Palimpsest. Aluminum. 27 x 18 x 9 inches
Redacted 1/1. Aluminum. 27 x 18 x 9 inches.
Soritical Maze 1/1. Steel. 28 x 17 x 11 inches.
Constellation 1/1. Steel. 26 x 28 x 18 inches.
Just last week Colossal featured the work of Hong Seong Jang who used the long aluminum sticks of moveable type to create miniature cities. Now we have the figurative sculptures of artist Dale Dunning who welds together lead type and other hardware to create intricate masks and heads. Of his work Dunning says:
The head that has been featured in my work for the last 13 years is a generic, simplified form not specific to gender, devoid of detail, resembling an egg. The head is universally recognized, easy to identify with. We live in our heads, see, feel, and experience the world in our head. It serves as the foundation upon which I can develop various paths to explore.
Though I’m struck by the the final shape of his figures, I find myself almost more intrigued by the processes Dunning must utilize to create them. I’m told that the last piece above, Constellation 1/1, is made from 900 welded bolts and washers and I can’t even imagine how one would embark on such a time-consuming process. You can see much more of his work here. All images courtesy Oeno Gallery. (via my amp goes to 11)
Artist Jeremy Mayer (previously) recently completed a new sculpture titled Skull I made from vintage typewriter parts. As with all of his assemblages the skull was created without use of welding or adhesives, instead the parts are bent, screwed, and bolted into place using only components extracted from typewriters.
The recently completed Kerry Landman Memorial Tree by Jordan Mason and Eric Landman (via Miguel-Hernan Otero-Meier)
Trees made of books by Frederico Uribe (via the curiosity workshop)
Stacked firewood sculpture by Alastair Heseltine (via cmybacon)
The Voice of Winds (2012). Suspended tree branches of hollow earthenware by Kazunori Matsumura. (via surface)
Wheel tree photographed by Robert Holmgren
I have an enormous folder of saved links, things I’m on the edge about posting, or just want to save for later reference. From time to time patterns start to emerge and it just make sense to post everything at once, as has happened with books, waves, and people as pixels. Lately the theme has been trees, and these are my favorite tree-related endeavors I’ve encountered the last few weeks.
Argentinean sculptor Adrián Villar Rojas creates enormous sculptural works that seem like remnants of a science fiction movie set, or bizarre moments from a surreal dream. One of my favorite pieces is My Family Dead (2009), in which he created a life-size blue whale in the woods outside Ushuaia, Argentina. The beached cetacean is pockmarked with tree stumps, making me wonder if it’s being slowly claimed by the forest or perhaps it’s a native resident. Beautiful. (via devid sketchbook)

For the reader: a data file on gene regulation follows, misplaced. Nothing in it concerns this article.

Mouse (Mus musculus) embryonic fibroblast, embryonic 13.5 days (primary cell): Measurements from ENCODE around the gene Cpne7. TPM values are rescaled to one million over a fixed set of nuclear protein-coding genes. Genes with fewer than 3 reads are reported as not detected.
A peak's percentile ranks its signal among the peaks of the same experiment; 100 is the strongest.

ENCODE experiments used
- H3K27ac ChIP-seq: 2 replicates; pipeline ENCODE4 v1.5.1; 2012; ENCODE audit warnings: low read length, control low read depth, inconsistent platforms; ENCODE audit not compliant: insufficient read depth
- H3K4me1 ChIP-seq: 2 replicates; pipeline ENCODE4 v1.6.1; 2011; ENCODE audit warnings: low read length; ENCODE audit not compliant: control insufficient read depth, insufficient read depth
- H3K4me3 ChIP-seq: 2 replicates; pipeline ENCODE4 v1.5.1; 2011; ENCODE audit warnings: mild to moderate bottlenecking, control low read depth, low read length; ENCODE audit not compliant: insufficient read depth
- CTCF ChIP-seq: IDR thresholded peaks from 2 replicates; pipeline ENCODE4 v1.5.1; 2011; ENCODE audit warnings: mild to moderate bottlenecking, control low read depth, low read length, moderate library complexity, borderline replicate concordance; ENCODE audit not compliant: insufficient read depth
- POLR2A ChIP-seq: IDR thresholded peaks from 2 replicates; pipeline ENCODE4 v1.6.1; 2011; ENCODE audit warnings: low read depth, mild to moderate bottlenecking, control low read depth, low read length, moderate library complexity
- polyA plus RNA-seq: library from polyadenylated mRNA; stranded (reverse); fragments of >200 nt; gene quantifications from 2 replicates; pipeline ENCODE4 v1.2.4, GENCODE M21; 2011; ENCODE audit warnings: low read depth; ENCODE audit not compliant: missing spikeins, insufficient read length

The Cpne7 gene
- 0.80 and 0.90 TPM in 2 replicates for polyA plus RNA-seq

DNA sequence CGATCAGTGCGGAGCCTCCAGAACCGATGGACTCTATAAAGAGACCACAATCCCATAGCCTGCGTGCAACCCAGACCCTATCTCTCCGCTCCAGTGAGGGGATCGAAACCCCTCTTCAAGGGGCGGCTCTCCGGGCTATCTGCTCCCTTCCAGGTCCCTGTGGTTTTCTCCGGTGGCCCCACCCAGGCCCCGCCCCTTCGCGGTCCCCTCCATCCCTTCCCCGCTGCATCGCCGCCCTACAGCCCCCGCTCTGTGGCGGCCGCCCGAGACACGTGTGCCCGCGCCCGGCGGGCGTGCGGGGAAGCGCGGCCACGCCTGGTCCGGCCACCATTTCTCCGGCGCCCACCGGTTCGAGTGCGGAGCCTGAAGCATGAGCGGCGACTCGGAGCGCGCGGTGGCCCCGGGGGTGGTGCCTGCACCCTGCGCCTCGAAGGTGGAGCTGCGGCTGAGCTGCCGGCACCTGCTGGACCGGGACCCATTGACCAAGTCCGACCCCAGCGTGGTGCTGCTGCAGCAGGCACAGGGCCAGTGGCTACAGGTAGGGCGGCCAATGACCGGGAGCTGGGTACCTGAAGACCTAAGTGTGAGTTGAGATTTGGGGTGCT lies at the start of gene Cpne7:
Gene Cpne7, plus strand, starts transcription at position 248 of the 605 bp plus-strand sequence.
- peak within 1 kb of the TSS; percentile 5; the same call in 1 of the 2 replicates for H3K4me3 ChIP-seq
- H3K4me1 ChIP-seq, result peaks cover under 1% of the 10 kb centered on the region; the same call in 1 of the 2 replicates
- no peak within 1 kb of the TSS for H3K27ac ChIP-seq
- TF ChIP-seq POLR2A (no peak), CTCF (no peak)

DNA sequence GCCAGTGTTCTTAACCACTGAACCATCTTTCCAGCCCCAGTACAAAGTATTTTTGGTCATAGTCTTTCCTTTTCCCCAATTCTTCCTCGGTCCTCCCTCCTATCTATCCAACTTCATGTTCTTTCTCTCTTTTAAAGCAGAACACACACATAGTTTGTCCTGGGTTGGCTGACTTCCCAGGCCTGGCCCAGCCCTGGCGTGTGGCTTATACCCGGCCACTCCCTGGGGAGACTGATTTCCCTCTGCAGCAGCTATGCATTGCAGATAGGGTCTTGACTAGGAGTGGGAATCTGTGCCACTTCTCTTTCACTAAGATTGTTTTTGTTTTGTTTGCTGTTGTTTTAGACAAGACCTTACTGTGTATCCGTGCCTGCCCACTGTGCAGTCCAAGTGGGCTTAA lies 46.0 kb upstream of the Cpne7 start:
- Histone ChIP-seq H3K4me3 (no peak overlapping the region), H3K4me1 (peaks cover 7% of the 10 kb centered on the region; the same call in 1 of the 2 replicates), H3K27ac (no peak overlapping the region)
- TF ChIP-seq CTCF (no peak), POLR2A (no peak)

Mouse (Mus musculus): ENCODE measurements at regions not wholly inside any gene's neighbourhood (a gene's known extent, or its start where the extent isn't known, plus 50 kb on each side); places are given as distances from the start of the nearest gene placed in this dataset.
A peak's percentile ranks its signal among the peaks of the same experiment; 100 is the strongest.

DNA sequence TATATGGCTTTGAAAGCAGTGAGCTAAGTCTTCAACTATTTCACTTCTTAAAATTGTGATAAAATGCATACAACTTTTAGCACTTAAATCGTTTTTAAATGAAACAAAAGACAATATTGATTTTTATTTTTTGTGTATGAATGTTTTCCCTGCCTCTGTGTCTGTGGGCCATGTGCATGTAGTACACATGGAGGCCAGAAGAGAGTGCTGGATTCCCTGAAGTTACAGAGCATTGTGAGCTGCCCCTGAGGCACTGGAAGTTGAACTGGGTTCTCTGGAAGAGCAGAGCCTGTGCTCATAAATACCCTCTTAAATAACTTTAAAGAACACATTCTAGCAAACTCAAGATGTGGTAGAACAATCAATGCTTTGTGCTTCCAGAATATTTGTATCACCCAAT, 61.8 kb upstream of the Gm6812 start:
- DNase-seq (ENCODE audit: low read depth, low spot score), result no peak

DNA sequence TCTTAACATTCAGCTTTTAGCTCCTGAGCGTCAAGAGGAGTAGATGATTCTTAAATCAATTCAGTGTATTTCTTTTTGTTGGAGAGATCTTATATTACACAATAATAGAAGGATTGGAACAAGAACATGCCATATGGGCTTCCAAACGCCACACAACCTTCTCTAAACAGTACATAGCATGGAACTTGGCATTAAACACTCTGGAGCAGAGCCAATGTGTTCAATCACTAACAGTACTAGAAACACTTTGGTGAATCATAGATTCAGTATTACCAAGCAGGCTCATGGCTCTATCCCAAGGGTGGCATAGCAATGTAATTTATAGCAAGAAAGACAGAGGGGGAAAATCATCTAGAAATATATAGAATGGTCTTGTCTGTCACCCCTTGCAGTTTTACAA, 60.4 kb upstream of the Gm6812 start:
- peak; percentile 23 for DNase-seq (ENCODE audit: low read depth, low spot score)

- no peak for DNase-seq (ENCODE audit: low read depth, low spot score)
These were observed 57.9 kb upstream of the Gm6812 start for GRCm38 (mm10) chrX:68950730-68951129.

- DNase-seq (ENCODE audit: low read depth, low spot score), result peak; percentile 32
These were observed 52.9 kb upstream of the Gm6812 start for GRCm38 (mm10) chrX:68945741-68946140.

Type City is a recent artwork by artist Hong Seon Jang that uses pieces of movable type from a printing press to create an elaborate cityscape. It’s fascinating to watch as the need for printed books and typography wanes, the unused objects themselves are more frequently used as an actual medium. Jang also completed a much larger Type City in 2009. Also, if you liked this, make sure you watch the creation of Ephemicropolis by Peter Root, a city built from 100,000 staples. Images courtesy Hong Seon Jang and David B. Smith Gallery. (via quipsologies)
I just stumbled onto this expertly crafted series of birds found in Britain by Thomas Poulsom. His use of color and perfect selection of bricks really bring these animals to life. You can see the entire series of six birds here, and apparently there are many more to come. (via lustik)
Update: Thomas mentions that if enough people vote for his designs, they might become actual sets.
If there’s a theme on Colossal that appears more often than any other, it’s artwork involving ordinary objects and materials that are repurposed or reconfigured to create new, unexpected things. Portland sculptor Ron Ulicny has made a living for himself creating just such artworks. From high heel roller skates to a sink spewing Scrabble letters, his art objects frequently require a double take and often leave you with a smile, be it in humor or wonder. Above are five of my favorite sculptures by Ulicny, but you can see much more on his website. Also read a recent interview on Hi-Fructose, follow him on Facebook, or see a number of available works at Spoke Art.
New York artist Michael Mapes creates elaborate specimen boxes by dissecting photographs and then compartmentalizing individual fragments within plastic bags, glass vials, magnifiers, in gelatin capsules and on insect pins. The boxes exist in an uncanny area between photography and sculpture, functioning both as portraits and as fascinating scientific canvases that make you question the the logic behind the organization of each piece. See more of his work over at Parlor Gallery, and if you liked this also check out the work of David Adey. (via lost at e minor)